Once in a very great while, an author manages to concoct a story that ticks both boxes, but not often.

    • I think you’re right–there is definitely be an area of overlap in my re-readable/unputdownable Venn diagram, but it’s a rare book that fits both sets. I can’t think of any titles right now, but sometimes I’ll read a book fast because I need to know what happens, and then I’ll immediately go back and read it again to savor the story.

      One series that finally settled into the overlap box for me was Dorothy Dunnett’s Lymond Chronicles. I enjoyed the first couple of books, but it didn’t really hook me until the series blossomed into a romance as well as a historical/political adventure story. I haven’t re-read it for ages, because every time I start I find myself binge-reading the whole series. It runs to six long novels and I’d need to set aside at least a week to do it justice.

  3. I’m firmly in the re-readable camp.

    I’ve read a number of books (though can’t think of a single one to use as an example) that I’ve stayed up half-the night to finish reading because I just couldn’t put them down, but whether those stories are ever re-read again depends. If I can’t put a book down because I’m enjoying “being” with the characters, the plot line is interesting, and the ending is satisfying, then I’m likely to read that book again and again. If, on the other hand, I’m unable to put down the book because I’m worried about the characters or upset by what’s happening and just want to make sure everything is okay in the end, then that book is likely to go into the “donate to the library” pile.

    It’s a fine line.

    I like to be engaged, but I don’t want to be unduly worried or anxious while I’m reading. For me, books are like getting together with a group of friends. I like to hear the fun, entertaining anecdotes they tell and am happy to listen to repeats of the olld favorites, but I only need to hear the “something horrible that happened that turned out well in the end” anecdotes once.

    Jilly, I too have some of the same feelings about Loretta Chase’s series though for the Carsington series Mr. Impossible is my catnip. With adventure, romance, and a vicarious trip to Egypt, it’s definitely a re-readable favorite.

    • Everything you said. I love to re-read–it feels just like catching up with old friends. I like character and community, and enough conflict to power the story, but not in a way that fills me with dread or causes me distress. And I think that’s emotional distress. Hence my Loretta Chase Dressmaker romance issues 🙂 I suppose it’s that narrative transportation thing of stepping into the heroine’s shoes and living the story. I’m happy for the characters to be in danger, fighting to save the world (lots of that in fantasy and urban fantasy) as long as they’re not suffering psychological trauma. No stalker-y thrillers for me, thanks, I’d have nightmares!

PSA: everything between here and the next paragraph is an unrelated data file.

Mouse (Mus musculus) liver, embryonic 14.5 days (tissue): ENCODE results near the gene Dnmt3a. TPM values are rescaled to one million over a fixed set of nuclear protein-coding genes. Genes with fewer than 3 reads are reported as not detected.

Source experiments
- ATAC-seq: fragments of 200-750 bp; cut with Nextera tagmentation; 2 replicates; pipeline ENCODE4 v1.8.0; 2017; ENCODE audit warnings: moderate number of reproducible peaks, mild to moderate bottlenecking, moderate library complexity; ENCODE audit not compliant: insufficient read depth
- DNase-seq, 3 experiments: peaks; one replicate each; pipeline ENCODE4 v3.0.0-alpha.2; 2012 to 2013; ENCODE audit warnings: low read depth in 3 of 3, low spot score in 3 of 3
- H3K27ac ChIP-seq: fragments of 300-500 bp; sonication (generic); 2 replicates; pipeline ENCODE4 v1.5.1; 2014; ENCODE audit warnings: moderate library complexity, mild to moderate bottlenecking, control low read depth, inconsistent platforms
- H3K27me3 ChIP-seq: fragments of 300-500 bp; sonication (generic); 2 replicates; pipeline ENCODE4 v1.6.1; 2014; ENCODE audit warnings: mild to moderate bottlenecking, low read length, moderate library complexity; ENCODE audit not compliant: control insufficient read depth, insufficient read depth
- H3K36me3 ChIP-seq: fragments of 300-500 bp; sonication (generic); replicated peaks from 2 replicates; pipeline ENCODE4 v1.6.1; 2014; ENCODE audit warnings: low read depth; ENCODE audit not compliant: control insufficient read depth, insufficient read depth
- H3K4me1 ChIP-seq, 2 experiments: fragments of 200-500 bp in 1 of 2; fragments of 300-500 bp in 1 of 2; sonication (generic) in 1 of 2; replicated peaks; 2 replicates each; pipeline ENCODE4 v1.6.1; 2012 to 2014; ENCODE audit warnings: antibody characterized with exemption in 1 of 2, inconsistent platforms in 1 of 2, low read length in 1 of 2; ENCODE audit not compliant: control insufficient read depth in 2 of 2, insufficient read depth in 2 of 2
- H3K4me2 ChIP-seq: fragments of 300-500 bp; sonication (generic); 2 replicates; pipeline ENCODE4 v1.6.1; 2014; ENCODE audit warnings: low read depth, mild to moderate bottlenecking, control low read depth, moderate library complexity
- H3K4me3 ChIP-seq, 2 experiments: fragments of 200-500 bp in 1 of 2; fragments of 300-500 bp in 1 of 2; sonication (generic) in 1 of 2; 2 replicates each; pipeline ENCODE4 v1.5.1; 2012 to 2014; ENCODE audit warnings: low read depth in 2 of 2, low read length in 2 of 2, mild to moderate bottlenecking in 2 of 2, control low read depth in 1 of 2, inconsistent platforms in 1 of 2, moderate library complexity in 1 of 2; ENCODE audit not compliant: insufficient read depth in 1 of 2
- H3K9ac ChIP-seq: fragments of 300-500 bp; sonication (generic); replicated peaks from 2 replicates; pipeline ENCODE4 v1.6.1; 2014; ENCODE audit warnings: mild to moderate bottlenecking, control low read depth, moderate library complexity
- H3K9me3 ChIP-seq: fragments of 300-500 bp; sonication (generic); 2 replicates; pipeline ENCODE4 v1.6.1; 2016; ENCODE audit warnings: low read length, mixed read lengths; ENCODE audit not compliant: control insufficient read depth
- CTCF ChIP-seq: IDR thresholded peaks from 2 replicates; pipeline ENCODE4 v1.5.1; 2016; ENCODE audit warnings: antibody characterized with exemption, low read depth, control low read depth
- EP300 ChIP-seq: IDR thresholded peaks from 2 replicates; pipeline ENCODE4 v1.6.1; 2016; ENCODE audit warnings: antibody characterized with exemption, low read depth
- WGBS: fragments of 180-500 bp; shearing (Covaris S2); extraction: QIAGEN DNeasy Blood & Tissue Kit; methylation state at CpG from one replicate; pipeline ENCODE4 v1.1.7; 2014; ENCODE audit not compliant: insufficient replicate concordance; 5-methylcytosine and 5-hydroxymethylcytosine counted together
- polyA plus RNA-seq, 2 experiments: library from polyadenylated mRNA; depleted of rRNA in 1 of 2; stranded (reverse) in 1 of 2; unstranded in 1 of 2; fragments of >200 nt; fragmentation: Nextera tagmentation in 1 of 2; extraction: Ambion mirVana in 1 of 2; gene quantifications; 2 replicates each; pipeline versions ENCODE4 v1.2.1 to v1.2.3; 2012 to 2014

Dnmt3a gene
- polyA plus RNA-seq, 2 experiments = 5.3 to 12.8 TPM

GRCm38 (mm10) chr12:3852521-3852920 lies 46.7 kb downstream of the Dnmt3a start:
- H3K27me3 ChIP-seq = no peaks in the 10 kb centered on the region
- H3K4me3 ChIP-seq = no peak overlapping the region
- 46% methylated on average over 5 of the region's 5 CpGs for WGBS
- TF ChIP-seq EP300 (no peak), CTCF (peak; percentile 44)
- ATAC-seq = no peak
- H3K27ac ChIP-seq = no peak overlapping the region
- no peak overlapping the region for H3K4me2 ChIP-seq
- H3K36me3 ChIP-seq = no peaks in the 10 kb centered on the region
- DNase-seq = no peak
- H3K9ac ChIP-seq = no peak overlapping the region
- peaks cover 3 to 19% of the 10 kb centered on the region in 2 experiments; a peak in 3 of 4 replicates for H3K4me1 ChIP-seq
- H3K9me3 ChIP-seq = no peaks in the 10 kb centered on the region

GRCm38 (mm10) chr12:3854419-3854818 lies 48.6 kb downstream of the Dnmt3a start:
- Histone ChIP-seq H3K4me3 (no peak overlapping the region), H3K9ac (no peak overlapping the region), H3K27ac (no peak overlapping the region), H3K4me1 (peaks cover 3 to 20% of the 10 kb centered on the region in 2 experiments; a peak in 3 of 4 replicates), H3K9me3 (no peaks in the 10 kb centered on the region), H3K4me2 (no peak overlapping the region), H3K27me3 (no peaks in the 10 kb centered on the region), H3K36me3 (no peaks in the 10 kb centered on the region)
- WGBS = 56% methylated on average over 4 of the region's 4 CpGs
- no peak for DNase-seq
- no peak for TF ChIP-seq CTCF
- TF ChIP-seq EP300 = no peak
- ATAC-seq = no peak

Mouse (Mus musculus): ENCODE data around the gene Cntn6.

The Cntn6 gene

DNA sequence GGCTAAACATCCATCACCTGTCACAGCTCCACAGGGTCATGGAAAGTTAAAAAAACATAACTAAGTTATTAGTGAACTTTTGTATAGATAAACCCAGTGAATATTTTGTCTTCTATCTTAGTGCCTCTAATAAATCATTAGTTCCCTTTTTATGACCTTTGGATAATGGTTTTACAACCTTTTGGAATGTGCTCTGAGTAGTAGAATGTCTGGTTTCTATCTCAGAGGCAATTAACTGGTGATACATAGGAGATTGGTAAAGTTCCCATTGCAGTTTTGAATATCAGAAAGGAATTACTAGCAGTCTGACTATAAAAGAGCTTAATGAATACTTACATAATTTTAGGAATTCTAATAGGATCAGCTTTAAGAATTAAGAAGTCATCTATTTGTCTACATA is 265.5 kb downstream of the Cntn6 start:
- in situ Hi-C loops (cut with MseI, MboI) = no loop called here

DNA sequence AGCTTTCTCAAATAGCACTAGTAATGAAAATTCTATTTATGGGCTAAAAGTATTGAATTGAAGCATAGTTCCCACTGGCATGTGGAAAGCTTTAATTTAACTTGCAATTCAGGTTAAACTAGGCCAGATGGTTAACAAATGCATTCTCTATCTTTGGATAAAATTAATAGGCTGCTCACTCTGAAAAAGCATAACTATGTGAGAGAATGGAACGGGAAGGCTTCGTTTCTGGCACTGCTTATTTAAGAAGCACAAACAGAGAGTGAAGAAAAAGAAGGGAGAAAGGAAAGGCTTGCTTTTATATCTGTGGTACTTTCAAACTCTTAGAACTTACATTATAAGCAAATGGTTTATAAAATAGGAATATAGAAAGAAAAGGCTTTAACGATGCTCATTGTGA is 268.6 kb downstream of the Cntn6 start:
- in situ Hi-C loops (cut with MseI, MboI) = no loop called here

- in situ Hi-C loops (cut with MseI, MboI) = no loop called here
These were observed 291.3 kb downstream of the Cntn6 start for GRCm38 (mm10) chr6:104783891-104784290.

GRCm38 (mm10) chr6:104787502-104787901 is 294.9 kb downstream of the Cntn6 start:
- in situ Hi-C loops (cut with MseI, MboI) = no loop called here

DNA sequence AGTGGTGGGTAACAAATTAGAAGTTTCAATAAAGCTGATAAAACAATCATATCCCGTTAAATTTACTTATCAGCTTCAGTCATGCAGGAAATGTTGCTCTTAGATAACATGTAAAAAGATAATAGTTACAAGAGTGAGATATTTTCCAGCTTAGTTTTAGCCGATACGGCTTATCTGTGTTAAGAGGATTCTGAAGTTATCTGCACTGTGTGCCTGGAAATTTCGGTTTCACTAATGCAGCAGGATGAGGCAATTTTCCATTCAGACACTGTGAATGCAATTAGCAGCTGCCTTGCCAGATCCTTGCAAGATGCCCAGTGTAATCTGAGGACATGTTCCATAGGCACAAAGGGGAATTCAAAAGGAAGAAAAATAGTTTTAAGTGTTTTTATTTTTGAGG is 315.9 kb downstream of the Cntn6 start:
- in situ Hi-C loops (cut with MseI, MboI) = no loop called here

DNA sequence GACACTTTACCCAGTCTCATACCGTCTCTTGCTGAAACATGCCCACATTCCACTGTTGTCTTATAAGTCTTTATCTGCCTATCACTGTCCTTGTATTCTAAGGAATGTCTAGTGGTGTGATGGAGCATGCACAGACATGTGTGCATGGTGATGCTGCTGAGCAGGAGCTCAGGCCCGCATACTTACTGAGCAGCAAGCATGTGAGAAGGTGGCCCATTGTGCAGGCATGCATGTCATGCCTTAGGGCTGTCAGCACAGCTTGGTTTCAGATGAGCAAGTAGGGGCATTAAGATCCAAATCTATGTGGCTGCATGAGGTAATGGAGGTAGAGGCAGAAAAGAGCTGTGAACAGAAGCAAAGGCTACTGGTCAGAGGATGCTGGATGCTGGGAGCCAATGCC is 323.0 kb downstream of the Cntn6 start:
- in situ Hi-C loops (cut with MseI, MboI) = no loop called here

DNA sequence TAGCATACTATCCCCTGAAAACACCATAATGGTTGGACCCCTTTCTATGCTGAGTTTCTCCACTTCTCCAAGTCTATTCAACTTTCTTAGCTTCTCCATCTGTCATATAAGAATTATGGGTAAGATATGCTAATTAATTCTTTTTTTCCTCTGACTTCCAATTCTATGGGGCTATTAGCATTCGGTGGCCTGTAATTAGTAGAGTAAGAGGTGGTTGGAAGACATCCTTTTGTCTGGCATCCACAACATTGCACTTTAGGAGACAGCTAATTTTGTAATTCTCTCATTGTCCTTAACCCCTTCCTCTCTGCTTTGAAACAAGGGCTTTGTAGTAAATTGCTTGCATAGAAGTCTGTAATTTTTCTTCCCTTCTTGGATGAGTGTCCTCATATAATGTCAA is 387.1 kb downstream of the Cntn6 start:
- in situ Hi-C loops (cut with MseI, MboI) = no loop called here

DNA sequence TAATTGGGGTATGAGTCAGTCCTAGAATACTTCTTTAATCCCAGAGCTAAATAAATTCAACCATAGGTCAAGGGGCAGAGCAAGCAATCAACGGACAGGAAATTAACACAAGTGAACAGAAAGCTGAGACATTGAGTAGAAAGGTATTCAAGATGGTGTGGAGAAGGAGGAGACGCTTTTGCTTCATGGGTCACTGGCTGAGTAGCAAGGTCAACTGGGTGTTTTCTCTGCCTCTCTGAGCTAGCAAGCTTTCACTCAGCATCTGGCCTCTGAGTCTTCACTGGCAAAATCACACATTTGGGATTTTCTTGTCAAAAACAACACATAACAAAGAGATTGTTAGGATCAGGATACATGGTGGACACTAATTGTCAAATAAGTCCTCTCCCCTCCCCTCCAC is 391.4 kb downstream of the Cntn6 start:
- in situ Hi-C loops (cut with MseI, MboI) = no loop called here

Mr Impossible is a huge favorite of mine, too. I love the main characters–Loretta Chase twists the standard romance tropes so deftly, without ever theme-mongering. Plus a pacy adventure plot and some lovely Egyptian descriptions. It’s such a clever, funny, interesting book.

  4. I tend not to reread books any more; the only go-to’s I still have are anything by Jenny Crusie and anything by Jane Austen. And while I’ve reread all the Austens maybe dozens of times (I have multiple copies just in case one falls apart mid-read), I haven’t reread them now in a few years. I’m keeping them handy, though, just in case! In the past, I’ve reread some of the Golden Age mystery authors—Josephine Tey, Edmund Crispin, Dorothy Sayers, Ngaio Marsh, Margery Allingham—although I’ve given all my copies away now except for an anthology of Josephine Tey. So…not sure which camp I’d prefer my readers fell into. Mainly if anybody reads a book of mine once and really enjoys it, I’m thrilled to pieces.

    • I’m with Elizabeth, entrenched in the re-readable camp, but I have friends who regard re-reading as wasteful, given that the most voracious reader can only devour so many titles in a lifetime. They love the thrill of discovering new stories and authors. When I read a new book or author, deep down I’m hoping it will be an addition to the re-readership collection.

      I love your philosophy regarding your own readers. So true 🙂

  5. I am in that group Jilly Wood describes who love the thrill of discovering new stories and authors. I crave the compulsively readable book, a book that sweeps me into a story that’s physically painful to abandon for any reason; I have never reread a book in my life, and feel this trait is so deeply embedded within me, it is as though it were part of my DNA. I view those who reread books, often multiple times, as like beautiful butterflies I’ve never seen before, marvel at, and can only assume are visiting from an unknown alien world. I have many friends who absolutely love to revisit their previous reads, but for reasons, unfathomable to me, I can never share their special joy.

    • That’s so interesting. I have the discovery craving in other areas of my life, especially travel. Some people like to holiday in a favorite place year after year, but there are so many countries on my bucket list that I’d always choose to explore somewhere new. (And now that we’re not allowed to go anywhere, I’m glad I’ve been lucky enough to visit so many already).

      You must be a great resource for your bookish butterfly friends. Do you spread the word if you find an outstanding story? Do they ask you for recommendations? And (since it would be wrong to waste an opportunity)–did you read anything good lately? We’d love to know!